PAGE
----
A bill to distribute nearly $17 billion in COVID-19 relief funds – medicine’s focal point during the current special session of the Texas Legislature – drew both praise and recommendations for improvement from the Texas Medical Association and several state specialty societies.
TMA expressed strong support for a number of pieces of Senate Bill 8 by Sen. Jane Nelson (R-Flower Mound), chair of the Senate Finance Committee. The bill would allocate federal money Texas is receiving from the American Rescue Plan Act (ARPA).
In an Oct. 4 letter to that committee, medicine lauded pieces of the legislation that would:
- Continue nursing and heath professional surge staffing to maintain needed hospital workforce capacity for both emergency and inpatient care;
- Expand regional outpatient antibody infusion centers to increase the availability of lifesaving COVID-19 treatment;
- Increase broadband infrastructure throughout the state, enhancing virtual health care that can particularly benefit patients in underserved areas;
- Invest additional resources in the Texas Child Mental Health Care Consortium and in the completion of a new Dallas psychiatric hospital; and
- Provide resources to Texas food banks.
“We understand that SB 8, as filed, is a starting point for discussions regarding how best to allocate ARPA funds. Certainly, there is no shortage of good ideas,” TMA wrote.
TMA asked the legislature to consider several recommendations during those discussions, including:
- Sustain increased investments in infectious disease prevention and surveillance so Texas can respond rapidly “when – not if – another novel infectious agent crosses its borders”;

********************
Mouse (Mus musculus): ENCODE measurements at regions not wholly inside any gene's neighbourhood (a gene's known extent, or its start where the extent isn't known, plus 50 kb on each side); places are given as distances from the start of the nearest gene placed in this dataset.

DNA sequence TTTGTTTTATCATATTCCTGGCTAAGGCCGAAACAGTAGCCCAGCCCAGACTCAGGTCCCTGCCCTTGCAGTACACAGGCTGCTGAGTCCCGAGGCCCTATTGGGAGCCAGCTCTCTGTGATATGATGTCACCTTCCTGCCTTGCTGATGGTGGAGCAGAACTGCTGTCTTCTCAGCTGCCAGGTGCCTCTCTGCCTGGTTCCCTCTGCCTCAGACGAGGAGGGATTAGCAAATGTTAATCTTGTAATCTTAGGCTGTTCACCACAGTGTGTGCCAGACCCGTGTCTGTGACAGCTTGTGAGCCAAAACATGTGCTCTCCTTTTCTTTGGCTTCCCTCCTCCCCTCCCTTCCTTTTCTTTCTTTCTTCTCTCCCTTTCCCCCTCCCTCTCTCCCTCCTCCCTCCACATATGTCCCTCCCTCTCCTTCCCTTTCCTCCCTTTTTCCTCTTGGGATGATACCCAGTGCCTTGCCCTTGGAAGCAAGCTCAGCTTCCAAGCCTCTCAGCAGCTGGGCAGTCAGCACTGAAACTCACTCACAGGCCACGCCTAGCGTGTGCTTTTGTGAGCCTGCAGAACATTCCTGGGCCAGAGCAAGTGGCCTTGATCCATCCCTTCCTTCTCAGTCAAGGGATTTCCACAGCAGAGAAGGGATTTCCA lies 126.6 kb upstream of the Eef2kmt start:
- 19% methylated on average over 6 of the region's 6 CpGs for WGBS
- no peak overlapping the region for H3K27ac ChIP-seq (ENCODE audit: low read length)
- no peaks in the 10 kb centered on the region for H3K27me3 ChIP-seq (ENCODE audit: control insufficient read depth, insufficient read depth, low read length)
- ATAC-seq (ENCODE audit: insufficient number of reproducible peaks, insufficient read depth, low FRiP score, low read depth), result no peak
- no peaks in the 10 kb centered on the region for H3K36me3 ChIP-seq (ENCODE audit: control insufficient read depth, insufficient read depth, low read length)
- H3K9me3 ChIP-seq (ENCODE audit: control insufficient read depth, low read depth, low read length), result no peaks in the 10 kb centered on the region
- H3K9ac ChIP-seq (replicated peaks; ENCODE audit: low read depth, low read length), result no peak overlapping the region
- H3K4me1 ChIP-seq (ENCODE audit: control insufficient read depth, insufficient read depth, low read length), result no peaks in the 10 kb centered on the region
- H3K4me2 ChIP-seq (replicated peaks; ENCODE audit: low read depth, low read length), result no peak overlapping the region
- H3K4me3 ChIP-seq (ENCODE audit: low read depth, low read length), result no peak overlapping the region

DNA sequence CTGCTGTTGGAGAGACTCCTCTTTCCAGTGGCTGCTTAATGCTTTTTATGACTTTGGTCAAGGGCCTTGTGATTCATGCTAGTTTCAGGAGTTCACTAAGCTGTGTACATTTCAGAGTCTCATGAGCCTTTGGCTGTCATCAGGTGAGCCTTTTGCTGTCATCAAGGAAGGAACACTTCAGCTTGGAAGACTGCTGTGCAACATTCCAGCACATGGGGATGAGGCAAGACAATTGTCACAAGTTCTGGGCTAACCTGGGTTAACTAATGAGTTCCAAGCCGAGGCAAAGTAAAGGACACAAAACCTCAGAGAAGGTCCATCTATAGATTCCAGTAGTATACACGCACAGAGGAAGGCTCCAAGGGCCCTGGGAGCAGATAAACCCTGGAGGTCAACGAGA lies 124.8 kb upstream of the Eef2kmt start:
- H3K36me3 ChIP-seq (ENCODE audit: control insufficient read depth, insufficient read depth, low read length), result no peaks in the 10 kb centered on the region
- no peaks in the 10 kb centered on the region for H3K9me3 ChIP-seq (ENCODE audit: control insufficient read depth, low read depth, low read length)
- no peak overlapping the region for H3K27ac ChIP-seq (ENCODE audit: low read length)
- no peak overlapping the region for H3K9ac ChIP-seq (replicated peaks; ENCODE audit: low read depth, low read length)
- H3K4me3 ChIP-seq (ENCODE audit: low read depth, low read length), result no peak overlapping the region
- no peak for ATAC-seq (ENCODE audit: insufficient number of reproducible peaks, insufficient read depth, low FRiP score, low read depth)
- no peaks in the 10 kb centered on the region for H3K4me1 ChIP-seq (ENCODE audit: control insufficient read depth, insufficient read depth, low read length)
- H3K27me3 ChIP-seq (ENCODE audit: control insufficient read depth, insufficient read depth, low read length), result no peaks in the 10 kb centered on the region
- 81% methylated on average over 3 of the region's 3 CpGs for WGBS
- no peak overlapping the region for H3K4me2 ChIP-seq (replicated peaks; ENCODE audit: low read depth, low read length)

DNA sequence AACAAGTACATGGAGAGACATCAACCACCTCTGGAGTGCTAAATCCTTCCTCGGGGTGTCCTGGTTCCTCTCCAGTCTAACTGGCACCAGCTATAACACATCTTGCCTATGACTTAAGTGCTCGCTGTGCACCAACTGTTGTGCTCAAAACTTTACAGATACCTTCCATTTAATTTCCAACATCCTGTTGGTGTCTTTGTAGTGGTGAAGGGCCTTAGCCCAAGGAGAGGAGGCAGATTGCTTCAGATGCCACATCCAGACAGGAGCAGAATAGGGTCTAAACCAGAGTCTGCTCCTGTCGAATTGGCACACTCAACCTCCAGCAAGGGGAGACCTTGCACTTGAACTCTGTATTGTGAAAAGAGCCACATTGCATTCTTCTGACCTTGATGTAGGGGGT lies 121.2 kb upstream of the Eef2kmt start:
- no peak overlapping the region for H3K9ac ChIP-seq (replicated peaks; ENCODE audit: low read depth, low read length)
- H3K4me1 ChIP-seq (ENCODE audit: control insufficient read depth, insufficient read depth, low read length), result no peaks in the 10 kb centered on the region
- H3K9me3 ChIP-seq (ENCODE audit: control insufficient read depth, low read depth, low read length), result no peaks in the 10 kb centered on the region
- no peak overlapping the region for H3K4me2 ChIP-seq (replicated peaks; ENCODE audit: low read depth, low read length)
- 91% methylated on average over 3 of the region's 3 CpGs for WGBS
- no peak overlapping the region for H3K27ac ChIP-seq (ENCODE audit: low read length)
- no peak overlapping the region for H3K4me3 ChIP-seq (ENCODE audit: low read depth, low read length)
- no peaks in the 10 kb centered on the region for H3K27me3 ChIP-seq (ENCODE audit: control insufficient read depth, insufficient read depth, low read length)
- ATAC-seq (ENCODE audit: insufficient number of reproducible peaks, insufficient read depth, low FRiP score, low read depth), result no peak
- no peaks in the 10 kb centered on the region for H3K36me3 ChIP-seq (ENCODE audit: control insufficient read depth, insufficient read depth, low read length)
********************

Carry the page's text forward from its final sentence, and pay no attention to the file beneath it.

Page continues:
- Increase access to multidisciplinary services for Texans diagnosed with long COVID, including funding for a long COVID research center at one or more academic health centers;
- Improve access to behavioral health services for postpartum women, including through the development of a maternal psychiatry access network similar to the existing Child Psychiatry Access Network;
- Strengthen the health care workforce, including an investment in the state’s Physician Education Loan Repayment Program, which has been closed to new applicants since 2020 because of decreased funding; and
- Fund connection fees to statewide and regional health information exchanges for physicians, clinics, hospitals, and other facilities to connect via electronic health records.
TMA’s letter urged the legislature to “consider first and foremost that Texas has a once-in-a-lifetime opportunity to use the dollars to fortify and modernize the state’s public health system, enhance the physician and health professional workforce to meet the needs of today’s – and tomorrow’s – Texans, and mitigate the enduring harm of [COVID-19] on patients diagnosed with ‘long COVID.’”
Specialty organizations signing on with TMA included the Texas district of the American College of Obstetricians and Gynecologists; the Texas Academy of Family Physicians; the Texas Association of Obstetricians and Gynecologists; the Texas Chapter of the American College of Physicians Services; and the Texas Pediatric Society.
The Senate Finance Committee considered SB 8 in a public hearing on Monday.
Last Updated On
October 05, 2021
Originally Published On
October 05, 2021